Stages of change in physical exercise behavior among adolescents doi: 10.5007/1980-0037.2010v12n5p367

Maick da Silveira Viana, Alexandro Andrade

Abstract


The objective of the present study was to analyze the stages of behavioral change (SBC) in physical exercise among adolescent from public schools in Florianópolis, SC, Brazil. The sample consisted of 400 adolescents (53.8% girls and 46.2% boys) aged 14 to 18 (mean age of 16.3 years for girls and 16.4 years for boys), who were randomly selected from state high schools operating in the municipality of Florianópolis. Associations between variables were analyzed using the chi-square test (α=0.05). The results showed that 67.6% of the students performed regularly some type of physical exercise (action and maintenance stages), whereas only 9.8% did not exercise or did not intend to exercise (pre-contemplation stage). Boys exercised more than girls since they were in more advanced SBC (p<0.000). Age, school year, or period of study was not significantly associated with EMC in the sample as a whole, but male students who studied in the morning were found to be more sedentary (p=0.050). The results showed that most students of the population perform some physical exercise. However, attention should be paid to a minority of students who showed a sedentary behavior, especially those who do not intend to exercise. The importance of SBC for more effective health intervention is highlighted since, even if a program does not render an individual physically active within a short period of time, positive long-term behavioral changes can be expected.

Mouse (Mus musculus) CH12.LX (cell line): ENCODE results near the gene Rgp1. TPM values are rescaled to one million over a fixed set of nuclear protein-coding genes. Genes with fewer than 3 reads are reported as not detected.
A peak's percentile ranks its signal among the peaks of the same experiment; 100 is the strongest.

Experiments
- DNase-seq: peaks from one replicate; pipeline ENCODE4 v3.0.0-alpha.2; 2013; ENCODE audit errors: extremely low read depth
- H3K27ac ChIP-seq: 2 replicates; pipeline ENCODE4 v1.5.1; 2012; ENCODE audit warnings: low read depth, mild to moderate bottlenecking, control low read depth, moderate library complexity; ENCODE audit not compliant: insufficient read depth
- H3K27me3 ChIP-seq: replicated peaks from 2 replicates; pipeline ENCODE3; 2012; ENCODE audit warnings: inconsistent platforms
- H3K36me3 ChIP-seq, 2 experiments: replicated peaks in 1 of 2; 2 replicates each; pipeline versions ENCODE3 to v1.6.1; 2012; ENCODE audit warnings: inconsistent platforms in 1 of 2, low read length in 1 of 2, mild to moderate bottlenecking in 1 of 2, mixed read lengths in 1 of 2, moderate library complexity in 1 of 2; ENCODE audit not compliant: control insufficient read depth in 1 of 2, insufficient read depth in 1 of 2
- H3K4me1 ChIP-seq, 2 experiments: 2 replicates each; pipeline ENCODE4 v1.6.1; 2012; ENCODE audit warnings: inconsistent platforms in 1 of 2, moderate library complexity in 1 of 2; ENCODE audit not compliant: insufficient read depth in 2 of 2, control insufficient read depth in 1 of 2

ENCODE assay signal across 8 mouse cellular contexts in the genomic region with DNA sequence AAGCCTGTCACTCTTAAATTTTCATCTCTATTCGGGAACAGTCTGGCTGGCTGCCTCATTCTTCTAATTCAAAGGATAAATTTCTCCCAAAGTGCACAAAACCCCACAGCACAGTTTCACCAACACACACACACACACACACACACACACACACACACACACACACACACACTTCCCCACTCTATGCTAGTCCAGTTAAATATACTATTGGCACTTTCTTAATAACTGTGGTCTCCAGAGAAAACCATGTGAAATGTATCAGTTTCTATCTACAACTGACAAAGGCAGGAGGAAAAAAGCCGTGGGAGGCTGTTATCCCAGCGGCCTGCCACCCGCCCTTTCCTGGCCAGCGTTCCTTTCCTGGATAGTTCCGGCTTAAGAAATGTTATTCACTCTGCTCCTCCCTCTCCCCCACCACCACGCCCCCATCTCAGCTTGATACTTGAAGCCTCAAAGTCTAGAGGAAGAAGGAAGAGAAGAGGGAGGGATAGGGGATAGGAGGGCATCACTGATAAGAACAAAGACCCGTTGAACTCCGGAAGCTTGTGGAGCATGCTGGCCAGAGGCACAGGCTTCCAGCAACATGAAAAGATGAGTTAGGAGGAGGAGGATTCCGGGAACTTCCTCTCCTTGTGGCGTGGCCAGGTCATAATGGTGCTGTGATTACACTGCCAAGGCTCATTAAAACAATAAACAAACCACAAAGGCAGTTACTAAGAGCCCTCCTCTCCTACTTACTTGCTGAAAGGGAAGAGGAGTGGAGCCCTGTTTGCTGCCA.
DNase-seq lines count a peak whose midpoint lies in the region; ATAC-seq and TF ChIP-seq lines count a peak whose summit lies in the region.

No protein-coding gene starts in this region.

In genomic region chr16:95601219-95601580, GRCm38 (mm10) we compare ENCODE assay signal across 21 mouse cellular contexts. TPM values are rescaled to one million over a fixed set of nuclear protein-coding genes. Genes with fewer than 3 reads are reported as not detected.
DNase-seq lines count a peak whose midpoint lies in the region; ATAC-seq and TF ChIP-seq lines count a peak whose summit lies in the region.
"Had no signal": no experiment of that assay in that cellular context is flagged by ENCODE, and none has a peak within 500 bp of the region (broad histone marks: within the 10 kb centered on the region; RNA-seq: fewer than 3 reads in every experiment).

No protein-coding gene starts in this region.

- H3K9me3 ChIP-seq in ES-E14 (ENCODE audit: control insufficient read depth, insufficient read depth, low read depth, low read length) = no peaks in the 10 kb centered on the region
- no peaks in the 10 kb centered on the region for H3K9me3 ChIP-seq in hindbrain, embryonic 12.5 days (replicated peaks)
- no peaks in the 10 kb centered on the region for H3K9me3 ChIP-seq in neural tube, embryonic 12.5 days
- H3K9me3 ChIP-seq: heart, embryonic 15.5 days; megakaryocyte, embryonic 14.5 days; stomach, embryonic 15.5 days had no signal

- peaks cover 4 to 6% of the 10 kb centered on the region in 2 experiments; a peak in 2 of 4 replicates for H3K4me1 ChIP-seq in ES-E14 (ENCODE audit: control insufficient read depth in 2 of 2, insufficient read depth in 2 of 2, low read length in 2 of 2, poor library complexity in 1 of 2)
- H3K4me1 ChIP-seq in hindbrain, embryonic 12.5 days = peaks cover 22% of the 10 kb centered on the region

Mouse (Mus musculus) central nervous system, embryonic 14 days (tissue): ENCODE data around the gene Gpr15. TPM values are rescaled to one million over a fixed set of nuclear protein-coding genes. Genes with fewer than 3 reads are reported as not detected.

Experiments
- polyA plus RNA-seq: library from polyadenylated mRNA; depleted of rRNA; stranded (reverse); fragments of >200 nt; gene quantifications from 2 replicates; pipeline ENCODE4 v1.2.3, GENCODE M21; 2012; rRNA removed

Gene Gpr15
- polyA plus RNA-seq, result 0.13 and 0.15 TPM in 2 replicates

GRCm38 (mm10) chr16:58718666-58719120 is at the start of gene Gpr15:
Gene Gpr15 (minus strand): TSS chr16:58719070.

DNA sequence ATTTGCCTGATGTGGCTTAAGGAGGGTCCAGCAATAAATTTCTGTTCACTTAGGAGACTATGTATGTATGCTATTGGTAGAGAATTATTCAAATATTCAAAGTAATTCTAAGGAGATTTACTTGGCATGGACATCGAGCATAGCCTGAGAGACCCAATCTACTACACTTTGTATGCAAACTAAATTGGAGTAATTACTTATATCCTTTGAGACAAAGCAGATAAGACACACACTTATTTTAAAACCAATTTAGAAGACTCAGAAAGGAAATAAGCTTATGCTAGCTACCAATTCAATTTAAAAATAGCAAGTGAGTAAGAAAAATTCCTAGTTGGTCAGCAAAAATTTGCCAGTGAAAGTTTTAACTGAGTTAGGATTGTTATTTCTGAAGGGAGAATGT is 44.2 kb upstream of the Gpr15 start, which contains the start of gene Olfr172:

Keywords


Motor Activity; Students; Adolescent behavior; Atividade Física; Estudantes; Comportamento do adolescente.



DOI: https://doi.org/10.5007/1980-0037.2010v12n5p367

The abbreviated title of the journal is Rev. Bras. Cineantropom. Desempenho Hum, which should be used in bibliographies, footnotes and bibliographical references. E-ISSN 1980-0037, impressa ISSN 1415-8426, Florianópolis, Santa Catarina, Brazil. This work is licensed under a Creative Commons Attribution 4.0 International License.